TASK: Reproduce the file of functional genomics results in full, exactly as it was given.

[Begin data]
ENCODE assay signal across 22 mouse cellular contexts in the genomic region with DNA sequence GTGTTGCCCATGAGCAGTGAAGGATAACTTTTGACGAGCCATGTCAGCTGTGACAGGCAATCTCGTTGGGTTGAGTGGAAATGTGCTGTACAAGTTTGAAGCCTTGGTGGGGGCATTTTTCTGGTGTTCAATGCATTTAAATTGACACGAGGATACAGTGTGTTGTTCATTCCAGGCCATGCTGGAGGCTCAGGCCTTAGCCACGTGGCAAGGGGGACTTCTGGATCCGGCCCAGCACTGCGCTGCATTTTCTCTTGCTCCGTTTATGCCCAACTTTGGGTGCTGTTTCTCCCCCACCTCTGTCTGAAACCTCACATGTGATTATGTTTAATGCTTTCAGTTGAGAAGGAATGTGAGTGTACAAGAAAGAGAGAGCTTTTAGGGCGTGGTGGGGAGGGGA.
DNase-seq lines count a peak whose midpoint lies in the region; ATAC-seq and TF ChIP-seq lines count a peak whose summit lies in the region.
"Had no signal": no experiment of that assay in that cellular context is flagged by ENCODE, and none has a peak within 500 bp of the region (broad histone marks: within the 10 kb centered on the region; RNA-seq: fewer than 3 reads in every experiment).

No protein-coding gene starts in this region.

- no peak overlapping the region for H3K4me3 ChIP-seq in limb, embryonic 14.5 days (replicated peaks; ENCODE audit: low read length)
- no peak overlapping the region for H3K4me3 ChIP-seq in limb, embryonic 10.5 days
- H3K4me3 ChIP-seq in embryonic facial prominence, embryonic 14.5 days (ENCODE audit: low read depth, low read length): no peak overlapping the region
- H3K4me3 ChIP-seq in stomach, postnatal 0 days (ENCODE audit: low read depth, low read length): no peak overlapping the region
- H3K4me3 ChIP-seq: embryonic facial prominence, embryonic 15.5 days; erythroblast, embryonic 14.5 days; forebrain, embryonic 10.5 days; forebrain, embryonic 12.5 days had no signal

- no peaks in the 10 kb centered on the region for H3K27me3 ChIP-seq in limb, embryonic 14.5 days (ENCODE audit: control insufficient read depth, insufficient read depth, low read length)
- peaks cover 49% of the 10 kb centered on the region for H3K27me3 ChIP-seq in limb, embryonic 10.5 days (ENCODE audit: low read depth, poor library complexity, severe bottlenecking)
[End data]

ENCODE assay signal across 22 mouse cellular contexts in the genomic region with DNA sequence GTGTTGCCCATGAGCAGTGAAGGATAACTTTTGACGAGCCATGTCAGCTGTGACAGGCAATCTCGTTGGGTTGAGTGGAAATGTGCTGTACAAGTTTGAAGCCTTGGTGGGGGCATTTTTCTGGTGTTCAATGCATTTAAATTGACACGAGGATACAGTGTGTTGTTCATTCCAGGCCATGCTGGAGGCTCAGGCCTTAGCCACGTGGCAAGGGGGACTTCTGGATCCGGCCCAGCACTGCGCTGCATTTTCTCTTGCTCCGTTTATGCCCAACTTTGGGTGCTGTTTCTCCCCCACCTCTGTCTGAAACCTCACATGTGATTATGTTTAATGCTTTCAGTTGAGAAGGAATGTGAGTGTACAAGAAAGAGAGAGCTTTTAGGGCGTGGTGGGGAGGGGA.
DNase-seq lines count a peak whose midpoint lies in the region; ATAC-seq and TF ChIP-seq lines count a peak whose summit lies in the region.
"Had no signal": no experiment of that assay in that cellular context is flagged by ENCODE, and none has a peak within 500 bp of the region (broad histone marks: within the 10 kb centered on the region; RNA-seq: fewer than 3 reads in every experiment).

No protein-coding gene starts in this region.

- no peak overlapping the region for H3K4me3 ChIP-seq in limb, embryonic 14.5 days (replicated peaks; ENCODE audit: low read length)
- no peak overlapping the region for H3K4me3 ChIP-seq in limb, embryonic 10.5 days
- H3K4me3 ChIP-seq in embryonic facial prominence, embryonic 14.5 days (ENCODE audit: low read depth, low read length): no peak overlapping the region
- H3K4me3 ChIP-seq in stomach, postnatal 0 days (ENCODE audit: low read depth, low read length): no peak overlapping the region
- H3K4me3 ChIP-seq: embryonic facial prominence, embryonic 15.5 days; erythroblast, embryonic 14.5 days; forebrain, embryonic 10.5 days; forebrain, embryonic 12.5 days had no signal

- no peaks in the 10 kb centered on the region for H3K27me3 ChIP-seq in limb, embryonic 14.5 days (ENCODE audit: control insufficient read depth, insufficient read depth, low read length)
- peaks cover 49% of the 10 kb centered on the region for H3K27me3 ChIP-seq in limb, embryonic 10.5 days (ENCODE audit: low read depth, poor library complexity, severe bottlenecking)